Our 2009 EJS Meeting in Braga was a great success. Thanks to everyone who could make it, who participated actively in our work to come up with specific suggestions on the topic of Jesuit formation in Science. On Sunday morning, we developed the following statement which we are sending to Fr. Mark Rostaert, the President of the European Assistancy, to share with the General. We are very grateful to Mark for his participation and sage advice.
“In 2007, the European Jesuits in Science and the Jesuit members of the Vatican Observatory proposed a postulatum that the 35th General Congregation act to “enable and foster an improved broad general education in the natural sciences for all its members…”
“Following his election, Father General Nicolás addressed the Vatican Observatory in 2008, requesting the counsel of Jesuit scientists concerning the incorporation of natural science into the formation of young Jesuits. Meeting in 2009, at the International Congress on Darwin’s Impact on Science, Society, and Culture sponsored by the Faculty of Philosophy at the Catholic University of Portugal in Braga, we have considered the topics that we think are essential knowledge for all Jesuits in formation, and the mode in which these topics could be taught.
“We hope that some Jesuits continue to be formed as scientists, and that young Jesuit scientists are encouraged to pursue their scientific work during their years of formation. However, nowadays the majority of young men entering the Society have a background in humanities, not natural sciences. Thus we must encourage Jesuits to become more knowledgeable in the natural sciences in order to be open to receive the scientific developments of our age. This is particularly important for those who are destined to teach, especially teaching other Jesuits.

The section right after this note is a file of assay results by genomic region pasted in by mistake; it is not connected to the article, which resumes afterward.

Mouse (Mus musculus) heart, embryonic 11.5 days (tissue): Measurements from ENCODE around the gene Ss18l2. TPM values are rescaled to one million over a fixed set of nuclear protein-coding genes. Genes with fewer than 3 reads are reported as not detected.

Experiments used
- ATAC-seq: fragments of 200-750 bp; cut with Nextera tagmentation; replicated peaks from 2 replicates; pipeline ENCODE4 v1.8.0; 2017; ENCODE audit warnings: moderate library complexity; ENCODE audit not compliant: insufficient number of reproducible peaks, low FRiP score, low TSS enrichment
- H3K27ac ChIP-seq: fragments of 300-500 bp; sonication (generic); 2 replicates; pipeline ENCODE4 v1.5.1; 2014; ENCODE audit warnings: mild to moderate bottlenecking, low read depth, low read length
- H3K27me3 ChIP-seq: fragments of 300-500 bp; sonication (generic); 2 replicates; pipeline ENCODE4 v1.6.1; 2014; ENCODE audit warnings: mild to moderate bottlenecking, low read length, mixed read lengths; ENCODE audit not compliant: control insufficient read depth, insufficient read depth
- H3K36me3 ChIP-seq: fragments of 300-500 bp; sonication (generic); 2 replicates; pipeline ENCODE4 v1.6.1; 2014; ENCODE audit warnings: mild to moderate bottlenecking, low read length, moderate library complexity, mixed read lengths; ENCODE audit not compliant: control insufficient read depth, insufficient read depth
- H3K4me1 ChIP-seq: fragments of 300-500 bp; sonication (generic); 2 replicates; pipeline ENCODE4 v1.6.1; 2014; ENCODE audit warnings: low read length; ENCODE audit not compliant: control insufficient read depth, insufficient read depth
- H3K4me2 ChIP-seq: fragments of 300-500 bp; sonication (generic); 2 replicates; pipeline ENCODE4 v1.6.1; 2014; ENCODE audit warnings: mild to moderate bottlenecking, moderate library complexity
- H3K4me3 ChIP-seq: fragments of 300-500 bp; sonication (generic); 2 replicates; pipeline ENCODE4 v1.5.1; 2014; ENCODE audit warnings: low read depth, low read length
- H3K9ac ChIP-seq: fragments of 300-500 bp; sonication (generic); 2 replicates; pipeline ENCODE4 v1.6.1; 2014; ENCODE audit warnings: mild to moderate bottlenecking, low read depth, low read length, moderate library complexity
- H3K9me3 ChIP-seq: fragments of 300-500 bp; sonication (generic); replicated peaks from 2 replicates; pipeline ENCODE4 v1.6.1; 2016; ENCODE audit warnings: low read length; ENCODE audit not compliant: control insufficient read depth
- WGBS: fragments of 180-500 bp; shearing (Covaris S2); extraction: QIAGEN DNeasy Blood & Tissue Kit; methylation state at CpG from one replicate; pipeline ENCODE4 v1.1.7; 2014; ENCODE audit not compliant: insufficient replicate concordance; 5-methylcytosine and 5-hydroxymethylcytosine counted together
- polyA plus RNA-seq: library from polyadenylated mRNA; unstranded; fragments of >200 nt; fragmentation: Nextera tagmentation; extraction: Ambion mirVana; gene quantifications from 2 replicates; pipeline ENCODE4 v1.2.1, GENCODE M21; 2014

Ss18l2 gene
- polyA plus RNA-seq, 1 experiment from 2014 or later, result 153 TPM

“We propose that formation be adapted so that that all Jesuits have a basic understanding of the particular topics of Physics, including the basics of relativity, quantum mechanics, and physical cosmology; and Biology, including genetics and evolution, reproduction, neurosciences, anthropology, and mental and physical health.”
This statement is quite short, at the suggestion of Fr. Rostaert, who noted that a shorter statement is more likely to be read. But we are also following up on his suggestion of preparing a longer statement to accompany this one, explaining in some detail the reasoning behind our proposal. I plan to circulate a draft this statement in the upcoming weeks.